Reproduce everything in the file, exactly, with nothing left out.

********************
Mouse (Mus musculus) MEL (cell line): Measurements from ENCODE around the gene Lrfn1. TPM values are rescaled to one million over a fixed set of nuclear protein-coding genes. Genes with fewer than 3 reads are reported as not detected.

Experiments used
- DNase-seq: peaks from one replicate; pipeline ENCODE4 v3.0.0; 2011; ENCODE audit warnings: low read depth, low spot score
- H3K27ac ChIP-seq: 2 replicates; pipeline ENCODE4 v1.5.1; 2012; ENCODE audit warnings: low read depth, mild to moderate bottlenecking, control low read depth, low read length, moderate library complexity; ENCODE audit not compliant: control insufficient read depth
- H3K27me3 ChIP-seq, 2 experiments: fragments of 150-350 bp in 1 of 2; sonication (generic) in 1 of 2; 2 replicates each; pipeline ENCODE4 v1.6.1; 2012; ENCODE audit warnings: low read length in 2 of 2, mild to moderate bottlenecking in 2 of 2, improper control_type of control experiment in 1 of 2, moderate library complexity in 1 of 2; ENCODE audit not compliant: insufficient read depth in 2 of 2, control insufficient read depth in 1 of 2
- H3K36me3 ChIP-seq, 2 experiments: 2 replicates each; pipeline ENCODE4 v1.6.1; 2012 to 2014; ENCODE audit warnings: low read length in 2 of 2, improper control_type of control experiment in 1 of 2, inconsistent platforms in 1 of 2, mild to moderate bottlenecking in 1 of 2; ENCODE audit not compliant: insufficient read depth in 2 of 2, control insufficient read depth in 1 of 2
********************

Mouse (Mus musculus) MEL (cell line): Measurements from ENCODE around the gene Lrfn1. TPM values are rescaled to one million over a fixed set of nuclear protein-coding genes. Genes with fewer than 3 reads are reported as not detected.

Experiments used
- DNase-seq: peaks from one replicate; pipeline ENCODE4 v3.0.0; 2011; ENCODE audit warnings: low read depth, low spot score
- H3K27ac ChIP-seq: 2 replicates; pipeline ENCODE4 v1.5.1; 2012; ENCODE audit warnings: low read depth, mild to moderate bottlenecking, control low read depth, low read length, moderate library complexity; ENCODE audit not compliant: control insufficient read depth
- H3K27me3 ChIP-seq, 2 experiments: fragments of 150-350 bp in 1 of 2; sonication (generic) in 1 of 2; 2 replicates each; pipeline ENCODE4 v1.6.1; 2012; ENCODE audit warnings: low read length in 2 of 2, mild to moderate bottlenecking in 2 of 2, improper control_type of control experiment in 1 of 2, moderate library complexity in 1 of 2; ENCODE audit not compliant: insufficient read depth in 2 of 2, control insufficient read depth in 1 of 2
- H3K36me3 ChIP-seq, 2 experiments: 2 replicates each; pipeline ENCODE4 v1.6.1; 2012 to 2014; ENCODE audit warnings: low read length in 2 of 2, improper control_type of control experiment in 1 of 2, inconsistent platforms in 1 of 2, mild to moderate bottlenecking in 1 of 2; ENCODE audit not compliant: insufficient read depth in 2 of 2, control insufficient read depth in 1 of 2